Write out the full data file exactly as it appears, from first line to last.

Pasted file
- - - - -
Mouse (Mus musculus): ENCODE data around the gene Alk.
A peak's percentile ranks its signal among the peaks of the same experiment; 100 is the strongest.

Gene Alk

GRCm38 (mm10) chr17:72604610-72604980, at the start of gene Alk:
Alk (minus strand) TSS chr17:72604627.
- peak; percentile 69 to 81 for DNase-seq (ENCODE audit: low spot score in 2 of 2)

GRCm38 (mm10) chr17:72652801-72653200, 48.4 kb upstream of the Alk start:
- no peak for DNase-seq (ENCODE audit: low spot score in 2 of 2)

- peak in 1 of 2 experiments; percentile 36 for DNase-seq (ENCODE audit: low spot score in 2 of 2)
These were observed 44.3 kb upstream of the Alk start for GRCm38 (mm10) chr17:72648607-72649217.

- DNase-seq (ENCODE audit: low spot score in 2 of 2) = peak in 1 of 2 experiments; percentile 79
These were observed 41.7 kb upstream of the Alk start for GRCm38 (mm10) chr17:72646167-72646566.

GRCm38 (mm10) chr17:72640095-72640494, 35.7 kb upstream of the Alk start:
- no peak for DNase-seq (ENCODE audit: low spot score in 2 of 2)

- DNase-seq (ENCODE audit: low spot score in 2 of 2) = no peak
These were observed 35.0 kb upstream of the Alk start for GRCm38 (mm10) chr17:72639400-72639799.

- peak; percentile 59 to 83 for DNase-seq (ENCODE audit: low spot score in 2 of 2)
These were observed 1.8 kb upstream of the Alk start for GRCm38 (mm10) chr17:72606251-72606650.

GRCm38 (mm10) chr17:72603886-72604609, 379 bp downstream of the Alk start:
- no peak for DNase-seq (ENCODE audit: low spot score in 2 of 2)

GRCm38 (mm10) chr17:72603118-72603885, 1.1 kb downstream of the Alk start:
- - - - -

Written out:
Mouse (Mus musculus): ENCODE data around the gene Alk.
A peak's percentile ranks its signal among the peaks of the same experiment; 100 is the strongest.

Gene Alk

GRCm38 (mm10) chr17:72604610-72604980, at the start of gene Alk:
Alk (minus strand) TSS chr17:72604627.
- peak; percentile 69 to 81 for DNase-seq (ENCODE audit: low spot score in 2 of 2)

GRCm38 (mm10) chr17:72652801-72653200, 48.4 kb upstream of the Alk start:
- no peak for DNase-seq (ENCODE audit: low spot score in 2 of 2)

- peak in 1 of 2 experiments; percentile 36 for DNase-seq (ENCODE audit: low spot score in 2 of 2)
These were observed 44.3 kb upstream of the Alk start for GRCm38 (mm10) chr17:72648607-72649217.

- DNase-seq (ENCODE audit: low spot score in 2 of 2) = peak in 1 of 2 experiments; percentile 79
These were observed 41.7 kb upstream of the Alk start for GRCm38 (mm10) chr17:72646167-72646566.

GRCm38 (mm10) chr17:72640095-72640494, 35.7 kb upstream of the Alk start:
- no peak for DNase-seq (ENCODE audit: low spot score in 2 of 2)

- DNase-seq (ENCODE audit: low spot score in 2 of 2) = no peak
These were observed 35.0 kb upstream of the Alk start for GRCm38 (mm10) chr17:72639400-72639799.

- peak; percentile 59 to 83 for DNase-seq (ENCODE audit: low spot score in 2 of 2)
These were observed 1.8 kb upstream of the Alk start for GRCm38 (mm10) chr17:72606251-72606650.

GRCm38 (mm10) chr17:72603886-72604609, 379 bp downstream of the Alk start:
- no peak for DNase-seq (ENCODE audit: low spot score in 2 of 2)

GRCm38 (mm10) chr17:72603118-72603885, 1.1 kb downstream of the Alk start: